When it comes to helping clients understand, evaluate, and mitigate hazards and fire risks of oxygen and other hazardous fluids, our clients deserve the very best and brightest minds on the job. This month, WHA International is proud to announce the arrival of two talented specialists whose experience is already expanding and enhancing WHA’s suite of technical services.
We hope you will help welcome our two latest additions to the WHA team: Dr. Danielle Murphy and Dr. Harold Beeson…
Dr. Danielle “Dani” Murphy joins us from Golden, Colorado where she worked at NREL (National Renewable Energy Laboratory) conducting hydrogen research. Her diverse background also includes several years with CASE Forensics in Seattle (recently acquired by Jensen Hughes), as well as five years working in research and design of microchannel reactors for solid-oxide fuel cell systems at the Colorado School of Mines.
“I worked with Dani a few years ago on a large-scale nitric acid reactor explosion and was very impressed with Dani’s technical skill and strong work ethic,” shares Dr. Barry Newton, WHA’s CEO.
With a diverse range of skills, Dani is poised to enhance WHA’s forensic and hazard analysis capabilities, educating clients and colleagues along the way. “Having an engineer that can also be a strong communicator — written and orally — is very important, and something that has helped me in my career,” shares Dani. “Coming from a PhD program and going directly into forensic engineering, I often work in situations where you have to break down the science and make it more accessible for everybody, whether that’s for a jury, or a client, or your peers.”
Dr. Harold Beeson has consulted with WHA for a number of years and has recently retired from his position as chief of the materials and components laboratories office at NASA White Sands Test Facility in Las Cruces, New Mexico.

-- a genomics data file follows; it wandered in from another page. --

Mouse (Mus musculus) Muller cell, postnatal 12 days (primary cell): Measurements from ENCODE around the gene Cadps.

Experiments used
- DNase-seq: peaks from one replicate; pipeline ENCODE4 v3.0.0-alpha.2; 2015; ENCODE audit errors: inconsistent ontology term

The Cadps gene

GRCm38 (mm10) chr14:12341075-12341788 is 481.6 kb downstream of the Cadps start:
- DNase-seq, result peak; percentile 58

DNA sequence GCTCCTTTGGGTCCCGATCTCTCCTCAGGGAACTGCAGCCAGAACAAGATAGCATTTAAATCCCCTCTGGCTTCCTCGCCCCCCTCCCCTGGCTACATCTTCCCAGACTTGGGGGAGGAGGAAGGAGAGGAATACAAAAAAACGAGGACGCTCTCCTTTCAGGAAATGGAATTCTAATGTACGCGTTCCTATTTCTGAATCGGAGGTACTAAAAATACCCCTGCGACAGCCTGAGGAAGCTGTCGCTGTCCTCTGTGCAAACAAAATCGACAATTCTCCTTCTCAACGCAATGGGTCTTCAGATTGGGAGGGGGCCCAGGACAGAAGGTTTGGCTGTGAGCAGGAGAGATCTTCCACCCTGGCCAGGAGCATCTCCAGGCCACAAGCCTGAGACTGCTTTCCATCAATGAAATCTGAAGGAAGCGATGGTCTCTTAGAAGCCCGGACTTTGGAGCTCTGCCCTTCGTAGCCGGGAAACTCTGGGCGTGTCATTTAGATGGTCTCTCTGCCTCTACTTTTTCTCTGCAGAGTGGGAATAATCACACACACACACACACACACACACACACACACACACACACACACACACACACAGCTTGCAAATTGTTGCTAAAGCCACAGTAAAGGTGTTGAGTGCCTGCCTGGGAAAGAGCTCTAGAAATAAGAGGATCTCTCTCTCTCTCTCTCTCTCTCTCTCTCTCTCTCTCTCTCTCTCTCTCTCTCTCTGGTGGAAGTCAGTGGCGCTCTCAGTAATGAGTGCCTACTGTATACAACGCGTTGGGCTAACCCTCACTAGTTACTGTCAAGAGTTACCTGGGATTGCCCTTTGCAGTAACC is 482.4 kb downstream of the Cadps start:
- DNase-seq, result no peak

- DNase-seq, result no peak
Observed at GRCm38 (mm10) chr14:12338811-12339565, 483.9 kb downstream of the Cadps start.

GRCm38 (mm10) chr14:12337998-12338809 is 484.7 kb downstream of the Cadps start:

“Harold is one of the pioneers of oxygen technology,” shares Dr. Barry Newton, WHA’s CEO. “He’s been in the middle of all the development within NASA — understanding ignition mechanisms and materials and fires. He was the author of the oxygen safety manual and the hydrogen safety manual and hundreds of other important documents on other hazardous fluids.”
After 28 years of service to NASA, Harold has joined the WHA team as principal chemist, and he isn’t shy about stirring up some lighthearted rivalry between engineers and chemists. Jokes aside, however, he’s quite serious about the real-world advantage to having a diverse team: “The chemistry of what we do dovetails very well with the engineering… it brings that diversity of opinion and a science aspect that is a bridge between many of the practical challenges that we confront. I’ve always worked hard to bring real engineering solutions to tough technical issues — very difficult safety problems like oxygen, hydrogen, or aerospace fuels. And that takes a diverse collaborative team with complementary skills.”
“It’s the bridge between practical and analytical,” adds Barry.
Both Dr. Murphy and Dr. Beeson bring a number of specific skills particularly oriented to enhance WHA International’s capabilities with forensic investigation and litigation.
Barry, for one, is eager to utilize Dani’s range of forensic skills that he’s already witnessed while partnering on past projects. She has investigated a wide variety of incidents, including medical oxygen fires, chemical industry fires and explosions, and petrochemical industry mechanical and material failures.
“She is comfortable examining physical evidence from start to finish — from processing the fire scene through laboratory analysis,” he explains, mentioning her aptitude with various laboratory scale tools like SEM, XRD, and FTIR.
“I’m often focused on bridging the gap between the physical and the analytical side,” shares Dani. “Most of the forensic work I’ve done combines those two things to support the case in a better way.”
Harold also brings an impressive portfolio of past experience with forensic investigations. With NASA, he spent time investigating notable incidents like the Russian Mir space station fire, the Columbia shuttle accident, and the Challenger space shuttle explosion. In industry, he’s also investigated many different oxygen incidents involving a range of technologies from oxygen regulators to submersibles.
Although their backgrounds and specialties are different, both Harold and Dani share a common thirst for answers and an inner drive to improve safety across the board. They see their roles at WHA playing an important part in the advancement of safety and industry.
“Hydrogen is a very promising market, for instance, where the industry is working on taking the next step in a safe way,” explains Dani. “There is this apprehension with hydrogen, not only among scientists and engineers, but among the public… Working together, we can help bridge that gap.”
Are your oxygen, hydrogen, or other hazardous fluid systems safe? Contact us to schedule a free 15-minute consultation with one of our experienced engineers.Contact Us